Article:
Tesla, the hi-tech company that happens to make a few cars, recently found itself on the wrong end of an IoT hack that allowed attackers to remotely control certain aspects of its electric cars.
Considering that Tesla and founder Elon Musk are both high-profile targets, and considering that every vehicle they ship has a dedicated cellular backhaul connection that is known to be able to control every aspect of the car, it's not surprising in the least that hackers (good and bad alike) are targeting the platform. And in fact they've faced this problem before (for example, back in April 2014 when it was found that the doors could be unlocked remotely by an attacker).
But the attack put forward at the 2015 Defcon security conference highlights both the strengths and weaknesses of the current platform's security strategy:
They hit many dead ends — the report notes 90% of their presentation was dedicated to the walls they ran into — until finding a mysterious Ethernet port that they used to access the car's network which allowed them to connect to Tesla's virtual private network (VPN).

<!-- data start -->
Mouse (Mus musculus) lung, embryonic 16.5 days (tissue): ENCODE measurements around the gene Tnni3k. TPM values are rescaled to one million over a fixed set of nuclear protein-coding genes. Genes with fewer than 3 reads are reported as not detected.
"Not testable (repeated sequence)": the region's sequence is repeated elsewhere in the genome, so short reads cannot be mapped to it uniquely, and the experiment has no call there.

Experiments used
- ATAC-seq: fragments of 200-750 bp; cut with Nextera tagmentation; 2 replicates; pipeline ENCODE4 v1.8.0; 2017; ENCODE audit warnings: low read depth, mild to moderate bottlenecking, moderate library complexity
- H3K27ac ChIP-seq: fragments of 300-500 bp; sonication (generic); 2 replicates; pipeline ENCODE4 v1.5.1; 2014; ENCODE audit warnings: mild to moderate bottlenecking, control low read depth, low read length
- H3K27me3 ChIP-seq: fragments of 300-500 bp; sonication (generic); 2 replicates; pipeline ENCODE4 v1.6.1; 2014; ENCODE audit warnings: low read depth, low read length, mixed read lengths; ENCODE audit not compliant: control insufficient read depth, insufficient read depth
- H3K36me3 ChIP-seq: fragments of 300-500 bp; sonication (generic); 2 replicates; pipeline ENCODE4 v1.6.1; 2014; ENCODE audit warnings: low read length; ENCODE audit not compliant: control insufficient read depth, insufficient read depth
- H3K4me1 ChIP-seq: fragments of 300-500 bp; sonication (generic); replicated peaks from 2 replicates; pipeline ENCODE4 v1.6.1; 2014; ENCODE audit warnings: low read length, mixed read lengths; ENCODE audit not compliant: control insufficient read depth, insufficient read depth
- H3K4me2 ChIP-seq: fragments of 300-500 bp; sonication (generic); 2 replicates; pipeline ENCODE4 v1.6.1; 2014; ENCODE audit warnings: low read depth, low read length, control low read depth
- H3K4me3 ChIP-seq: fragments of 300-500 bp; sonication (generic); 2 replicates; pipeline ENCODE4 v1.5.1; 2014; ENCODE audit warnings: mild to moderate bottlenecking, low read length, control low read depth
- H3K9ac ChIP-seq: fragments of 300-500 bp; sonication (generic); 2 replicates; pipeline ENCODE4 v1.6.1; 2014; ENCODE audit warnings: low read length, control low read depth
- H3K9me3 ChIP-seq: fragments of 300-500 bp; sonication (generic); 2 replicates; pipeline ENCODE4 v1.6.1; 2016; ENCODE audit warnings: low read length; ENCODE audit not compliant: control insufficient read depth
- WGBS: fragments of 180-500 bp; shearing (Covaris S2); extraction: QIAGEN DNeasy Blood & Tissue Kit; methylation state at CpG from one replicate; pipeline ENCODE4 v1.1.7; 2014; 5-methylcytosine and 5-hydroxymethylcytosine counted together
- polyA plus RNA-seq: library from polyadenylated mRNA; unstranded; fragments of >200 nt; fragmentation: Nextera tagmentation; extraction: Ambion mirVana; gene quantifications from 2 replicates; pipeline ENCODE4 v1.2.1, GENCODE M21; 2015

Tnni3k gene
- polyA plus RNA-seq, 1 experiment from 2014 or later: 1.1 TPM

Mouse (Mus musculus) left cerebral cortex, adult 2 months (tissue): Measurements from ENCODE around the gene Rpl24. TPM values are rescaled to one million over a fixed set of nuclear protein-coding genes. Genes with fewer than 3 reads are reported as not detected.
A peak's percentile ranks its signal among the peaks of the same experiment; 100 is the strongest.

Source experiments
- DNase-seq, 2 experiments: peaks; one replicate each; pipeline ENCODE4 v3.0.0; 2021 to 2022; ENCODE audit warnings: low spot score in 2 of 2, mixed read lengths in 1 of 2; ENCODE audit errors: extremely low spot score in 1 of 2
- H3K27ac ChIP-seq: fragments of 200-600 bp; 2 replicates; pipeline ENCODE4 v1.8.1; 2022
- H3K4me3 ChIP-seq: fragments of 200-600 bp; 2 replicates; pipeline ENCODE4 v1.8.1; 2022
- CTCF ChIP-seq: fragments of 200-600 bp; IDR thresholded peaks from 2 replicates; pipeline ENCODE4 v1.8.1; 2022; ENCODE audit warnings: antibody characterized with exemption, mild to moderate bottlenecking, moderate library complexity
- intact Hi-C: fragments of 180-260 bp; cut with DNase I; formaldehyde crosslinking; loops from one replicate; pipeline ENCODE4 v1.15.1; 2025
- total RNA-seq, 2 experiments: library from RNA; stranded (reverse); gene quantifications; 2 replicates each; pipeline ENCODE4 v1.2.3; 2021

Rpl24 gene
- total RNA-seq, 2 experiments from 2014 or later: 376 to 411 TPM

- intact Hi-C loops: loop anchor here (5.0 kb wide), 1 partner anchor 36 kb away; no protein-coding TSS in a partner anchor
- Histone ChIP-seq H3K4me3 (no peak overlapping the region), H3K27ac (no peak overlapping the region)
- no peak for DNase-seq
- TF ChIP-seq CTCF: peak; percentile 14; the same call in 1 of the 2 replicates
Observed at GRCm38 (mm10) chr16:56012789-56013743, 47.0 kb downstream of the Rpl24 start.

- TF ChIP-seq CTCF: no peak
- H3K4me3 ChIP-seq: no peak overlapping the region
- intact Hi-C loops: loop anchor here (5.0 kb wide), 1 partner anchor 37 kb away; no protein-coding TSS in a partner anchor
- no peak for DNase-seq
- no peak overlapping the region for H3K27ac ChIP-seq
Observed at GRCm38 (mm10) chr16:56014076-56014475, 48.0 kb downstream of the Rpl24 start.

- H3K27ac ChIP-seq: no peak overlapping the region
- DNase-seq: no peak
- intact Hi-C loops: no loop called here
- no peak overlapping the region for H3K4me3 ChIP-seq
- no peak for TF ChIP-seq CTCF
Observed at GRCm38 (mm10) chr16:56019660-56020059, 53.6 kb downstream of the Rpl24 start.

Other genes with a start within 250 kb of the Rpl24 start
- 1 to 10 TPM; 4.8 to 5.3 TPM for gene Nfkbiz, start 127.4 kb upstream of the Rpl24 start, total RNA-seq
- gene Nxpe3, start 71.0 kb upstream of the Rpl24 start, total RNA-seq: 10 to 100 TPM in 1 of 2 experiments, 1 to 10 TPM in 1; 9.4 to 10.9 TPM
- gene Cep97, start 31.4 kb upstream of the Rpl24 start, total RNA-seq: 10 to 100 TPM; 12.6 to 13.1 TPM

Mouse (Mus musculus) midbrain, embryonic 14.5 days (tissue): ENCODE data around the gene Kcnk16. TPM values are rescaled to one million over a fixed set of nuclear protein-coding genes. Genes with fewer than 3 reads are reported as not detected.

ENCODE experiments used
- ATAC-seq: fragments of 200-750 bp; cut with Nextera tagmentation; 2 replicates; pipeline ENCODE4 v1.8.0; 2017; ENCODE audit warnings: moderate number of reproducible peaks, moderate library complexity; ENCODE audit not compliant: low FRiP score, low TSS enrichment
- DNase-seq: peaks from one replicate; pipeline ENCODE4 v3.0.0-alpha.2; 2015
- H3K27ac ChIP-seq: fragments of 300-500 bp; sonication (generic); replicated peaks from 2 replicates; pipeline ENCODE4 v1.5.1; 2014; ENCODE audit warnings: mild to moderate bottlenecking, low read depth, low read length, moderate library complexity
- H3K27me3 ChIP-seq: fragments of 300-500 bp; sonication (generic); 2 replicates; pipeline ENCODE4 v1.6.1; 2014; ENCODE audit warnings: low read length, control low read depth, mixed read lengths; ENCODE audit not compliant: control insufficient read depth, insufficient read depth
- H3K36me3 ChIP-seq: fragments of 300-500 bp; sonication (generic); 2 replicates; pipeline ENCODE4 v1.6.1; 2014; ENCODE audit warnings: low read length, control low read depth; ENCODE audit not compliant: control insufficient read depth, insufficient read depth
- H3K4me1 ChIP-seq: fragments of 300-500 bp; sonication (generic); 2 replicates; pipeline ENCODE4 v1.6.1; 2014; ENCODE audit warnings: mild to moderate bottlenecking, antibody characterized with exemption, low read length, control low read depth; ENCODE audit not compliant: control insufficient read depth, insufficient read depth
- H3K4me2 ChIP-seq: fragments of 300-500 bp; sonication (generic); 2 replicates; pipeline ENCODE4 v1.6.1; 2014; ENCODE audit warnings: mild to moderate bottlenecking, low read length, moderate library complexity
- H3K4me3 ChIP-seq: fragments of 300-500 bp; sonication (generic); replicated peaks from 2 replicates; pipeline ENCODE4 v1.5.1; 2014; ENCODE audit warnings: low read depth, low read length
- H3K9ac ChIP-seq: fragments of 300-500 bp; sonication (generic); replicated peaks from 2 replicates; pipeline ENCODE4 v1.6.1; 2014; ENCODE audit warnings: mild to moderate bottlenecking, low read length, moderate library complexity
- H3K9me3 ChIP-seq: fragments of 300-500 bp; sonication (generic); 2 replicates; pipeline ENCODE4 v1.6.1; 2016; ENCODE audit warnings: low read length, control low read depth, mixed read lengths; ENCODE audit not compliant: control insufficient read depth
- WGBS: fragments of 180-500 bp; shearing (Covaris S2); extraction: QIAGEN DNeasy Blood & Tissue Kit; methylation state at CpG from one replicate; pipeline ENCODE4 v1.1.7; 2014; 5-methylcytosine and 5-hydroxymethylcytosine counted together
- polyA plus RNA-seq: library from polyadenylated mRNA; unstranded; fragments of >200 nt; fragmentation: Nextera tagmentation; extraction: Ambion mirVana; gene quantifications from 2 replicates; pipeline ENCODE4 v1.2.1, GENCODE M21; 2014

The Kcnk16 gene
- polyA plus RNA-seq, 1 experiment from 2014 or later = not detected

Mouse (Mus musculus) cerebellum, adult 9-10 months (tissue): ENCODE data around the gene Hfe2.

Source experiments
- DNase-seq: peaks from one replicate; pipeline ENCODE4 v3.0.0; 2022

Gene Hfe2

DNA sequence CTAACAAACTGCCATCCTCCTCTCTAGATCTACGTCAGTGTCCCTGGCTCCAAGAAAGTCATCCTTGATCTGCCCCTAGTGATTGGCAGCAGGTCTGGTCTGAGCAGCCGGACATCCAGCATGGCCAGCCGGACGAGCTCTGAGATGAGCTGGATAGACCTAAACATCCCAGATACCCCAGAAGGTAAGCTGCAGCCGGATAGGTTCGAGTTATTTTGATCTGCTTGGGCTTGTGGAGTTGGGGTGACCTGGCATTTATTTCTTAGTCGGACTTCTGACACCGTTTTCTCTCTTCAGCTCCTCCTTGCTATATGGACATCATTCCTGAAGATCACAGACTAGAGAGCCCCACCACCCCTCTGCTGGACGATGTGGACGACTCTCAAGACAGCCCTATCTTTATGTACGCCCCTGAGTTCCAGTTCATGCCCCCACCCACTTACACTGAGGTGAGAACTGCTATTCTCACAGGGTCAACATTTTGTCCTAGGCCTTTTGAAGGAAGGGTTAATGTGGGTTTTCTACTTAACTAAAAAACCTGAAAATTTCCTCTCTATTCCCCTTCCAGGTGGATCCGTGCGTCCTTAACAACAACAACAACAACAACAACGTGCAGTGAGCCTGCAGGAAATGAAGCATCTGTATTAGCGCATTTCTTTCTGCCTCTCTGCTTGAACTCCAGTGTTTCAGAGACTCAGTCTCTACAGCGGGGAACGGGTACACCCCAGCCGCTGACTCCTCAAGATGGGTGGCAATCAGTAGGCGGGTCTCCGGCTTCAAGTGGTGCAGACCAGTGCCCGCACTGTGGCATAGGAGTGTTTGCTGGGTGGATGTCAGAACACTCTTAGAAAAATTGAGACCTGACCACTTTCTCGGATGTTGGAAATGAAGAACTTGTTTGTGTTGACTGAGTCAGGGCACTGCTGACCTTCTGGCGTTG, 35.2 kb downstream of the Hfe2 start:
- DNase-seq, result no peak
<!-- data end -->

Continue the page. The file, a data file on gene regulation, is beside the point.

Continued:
With physical VPN access, the hackers downloaded and decompiled the car's firmware, pointing them in the direction of an insecure folder of passwords. The hackers then spoofed the Wi-Fi network at Tesla service centers (which the car is automatically designed to connect), giving them access to a piece of software called QtCarVehicle, which controls all the vehicle's functions.
So while this particular attack is somewhat impractical, it does point out that even the most secure and technically adept IoT companies may find themselves in the security hot seat, particularly as their devices gain traction in the marketplace (hackers love juicy targets). Tesla, to their credit, has already put together an OTA patch for the flaw, and has introduced a bug bounty program that encourages other security researchers to find and disclose flaws in their software. That's certainly a far cry from what most automakers have done so far.
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